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European Kingdoms

Aquitani Tribes


Monesi / Onesii / Onessi (Aquitani)

Today's Basques of northern Spain have their historical origins in the tribes of the Aquitani. Akin in some ways to the general disposition of Iberian tribes, they straddled the Pyrenees by the time the Romans arrived to record their existence.

Their tribes could be found occupying much of modern Gascony in France, along with a swathe of territory between the central Pyrenees on the Iberian side, and westwards to the Bay of Biscay, very roughly between the modern counties of Aragon and Cantabria (home of the Cantabri).

The Aquitani were not Celts, and neither were they Iberians. The much-later-arriving Indo-European Gauls merely abutted the Aquitani and were not related to them, and neither were the Iberian tribes of today's Spain and Portugal. Strabo distinguished the Aquitani tribes from the Gauls in Western Europe both in their physical type and in their language, although the Aquitani were influenced by their Indo-European neighbours and, in turn, influenced them.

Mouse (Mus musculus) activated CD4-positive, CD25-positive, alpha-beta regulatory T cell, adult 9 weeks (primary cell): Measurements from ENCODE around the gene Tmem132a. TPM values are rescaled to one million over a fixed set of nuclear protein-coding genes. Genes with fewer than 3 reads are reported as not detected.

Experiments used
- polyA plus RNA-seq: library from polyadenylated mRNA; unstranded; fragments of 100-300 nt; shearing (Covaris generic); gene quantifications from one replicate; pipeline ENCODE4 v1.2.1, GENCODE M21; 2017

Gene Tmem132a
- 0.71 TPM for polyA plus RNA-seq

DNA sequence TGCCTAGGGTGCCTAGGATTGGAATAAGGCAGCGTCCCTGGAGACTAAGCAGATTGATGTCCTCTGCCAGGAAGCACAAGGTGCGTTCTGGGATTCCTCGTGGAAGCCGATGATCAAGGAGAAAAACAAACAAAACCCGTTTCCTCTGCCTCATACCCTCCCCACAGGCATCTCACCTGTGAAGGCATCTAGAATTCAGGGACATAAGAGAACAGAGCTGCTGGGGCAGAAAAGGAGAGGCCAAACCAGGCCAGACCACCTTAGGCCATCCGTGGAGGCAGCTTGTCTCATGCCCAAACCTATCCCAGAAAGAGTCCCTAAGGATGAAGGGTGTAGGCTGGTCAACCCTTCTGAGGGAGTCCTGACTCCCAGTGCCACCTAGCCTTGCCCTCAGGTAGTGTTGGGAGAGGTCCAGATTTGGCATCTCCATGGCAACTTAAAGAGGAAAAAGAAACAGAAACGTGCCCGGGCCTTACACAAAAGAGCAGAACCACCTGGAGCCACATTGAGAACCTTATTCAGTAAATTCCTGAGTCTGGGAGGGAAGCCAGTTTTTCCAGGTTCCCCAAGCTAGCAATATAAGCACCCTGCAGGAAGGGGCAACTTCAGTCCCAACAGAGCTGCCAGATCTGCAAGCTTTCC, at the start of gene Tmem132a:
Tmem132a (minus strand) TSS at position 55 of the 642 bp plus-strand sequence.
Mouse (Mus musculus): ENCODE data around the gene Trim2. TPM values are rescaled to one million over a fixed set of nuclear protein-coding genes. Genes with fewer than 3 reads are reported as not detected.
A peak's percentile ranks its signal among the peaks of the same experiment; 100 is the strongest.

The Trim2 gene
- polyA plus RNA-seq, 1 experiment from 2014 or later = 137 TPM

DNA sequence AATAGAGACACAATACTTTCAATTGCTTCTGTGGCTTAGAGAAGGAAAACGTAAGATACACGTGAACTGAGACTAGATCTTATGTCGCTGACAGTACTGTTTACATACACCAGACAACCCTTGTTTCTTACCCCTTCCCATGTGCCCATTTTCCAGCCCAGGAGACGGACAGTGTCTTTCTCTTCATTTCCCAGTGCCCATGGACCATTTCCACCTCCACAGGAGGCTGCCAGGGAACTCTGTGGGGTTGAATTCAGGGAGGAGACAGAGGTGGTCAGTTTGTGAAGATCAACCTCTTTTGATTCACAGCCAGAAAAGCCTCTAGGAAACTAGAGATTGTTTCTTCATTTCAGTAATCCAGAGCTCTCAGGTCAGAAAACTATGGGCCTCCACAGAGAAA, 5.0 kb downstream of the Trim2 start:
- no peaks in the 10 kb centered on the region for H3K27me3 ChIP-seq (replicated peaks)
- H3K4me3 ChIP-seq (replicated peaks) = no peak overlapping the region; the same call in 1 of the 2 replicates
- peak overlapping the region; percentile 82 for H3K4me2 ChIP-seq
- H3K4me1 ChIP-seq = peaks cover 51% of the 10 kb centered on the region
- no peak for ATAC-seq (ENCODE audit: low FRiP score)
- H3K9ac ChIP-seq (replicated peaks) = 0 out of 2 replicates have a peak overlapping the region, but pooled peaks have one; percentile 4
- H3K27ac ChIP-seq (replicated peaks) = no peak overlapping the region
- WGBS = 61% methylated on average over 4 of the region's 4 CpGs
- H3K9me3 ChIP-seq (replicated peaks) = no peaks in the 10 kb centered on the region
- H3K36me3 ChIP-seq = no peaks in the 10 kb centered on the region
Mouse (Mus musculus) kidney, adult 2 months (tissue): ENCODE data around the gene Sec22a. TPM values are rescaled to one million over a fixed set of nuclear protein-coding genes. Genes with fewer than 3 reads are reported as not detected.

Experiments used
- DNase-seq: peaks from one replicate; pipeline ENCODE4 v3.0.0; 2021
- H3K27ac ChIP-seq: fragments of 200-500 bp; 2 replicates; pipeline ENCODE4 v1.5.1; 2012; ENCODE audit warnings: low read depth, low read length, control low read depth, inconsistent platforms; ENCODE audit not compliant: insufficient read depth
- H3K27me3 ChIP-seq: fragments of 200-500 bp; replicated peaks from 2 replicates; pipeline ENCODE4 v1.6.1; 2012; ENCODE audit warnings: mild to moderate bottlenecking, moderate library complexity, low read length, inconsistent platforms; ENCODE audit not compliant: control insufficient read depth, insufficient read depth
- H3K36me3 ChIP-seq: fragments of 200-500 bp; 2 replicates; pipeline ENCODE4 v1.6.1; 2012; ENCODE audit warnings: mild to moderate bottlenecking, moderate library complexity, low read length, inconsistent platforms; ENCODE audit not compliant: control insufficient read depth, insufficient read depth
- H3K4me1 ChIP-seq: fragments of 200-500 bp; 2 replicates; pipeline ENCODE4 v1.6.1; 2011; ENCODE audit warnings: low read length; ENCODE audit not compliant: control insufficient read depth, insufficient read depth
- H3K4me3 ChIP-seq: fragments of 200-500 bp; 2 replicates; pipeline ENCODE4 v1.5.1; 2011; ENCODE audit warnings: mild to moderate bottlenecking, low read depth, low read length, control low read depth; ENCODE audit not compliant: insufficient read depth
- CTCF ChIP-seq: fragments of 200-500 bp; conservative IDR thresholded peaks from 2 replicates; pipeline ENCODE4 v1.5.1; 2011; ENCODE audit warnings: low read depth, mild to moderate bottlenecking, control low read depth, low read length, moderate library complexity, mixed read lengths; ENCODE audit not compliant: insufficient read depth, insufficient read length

The Onesii were one of the minor Aquitani tribes, although there exists amongst modern scholars a degree of dispute about their name. It has been cited in various ways, such as the Monesi of Pliny, while Strabo went with the Greek form of Onesii or Onessi.

Like some of his ancient predecessors, the modern scholar Paul-Marie Duval argued that these two (three) mentions refer to the same people. Pliny's Natural History passage, '...infraque Monesi...', is considered faulty and an alternative reading is proposed in the form of '...infra quem Onesi(i)'.

Pliny stated that this tribe lived in the Pyrenees - not entirely surprisingly, given their location in Aquitania - after having mentioned the Belendi, and then the Onesii, and then the neighbouring Oscidates Montani. Strabo is more precise in that he locates the Onessi within the population of the Convenae, either in the former region of Comminges or in its immediate vicinity.

Latinised as Aquae Onesiorum, the tribal civitas could correspond to today's Bagnères-de-Luchon (Haute-Garonne, and sometimes just 'Luchon'). Opposing this, L'Arbre Celtique states that they lived in the former province of Nebouzan in the foothills of the Pyrenees, with a chief settlement at St Gaudens.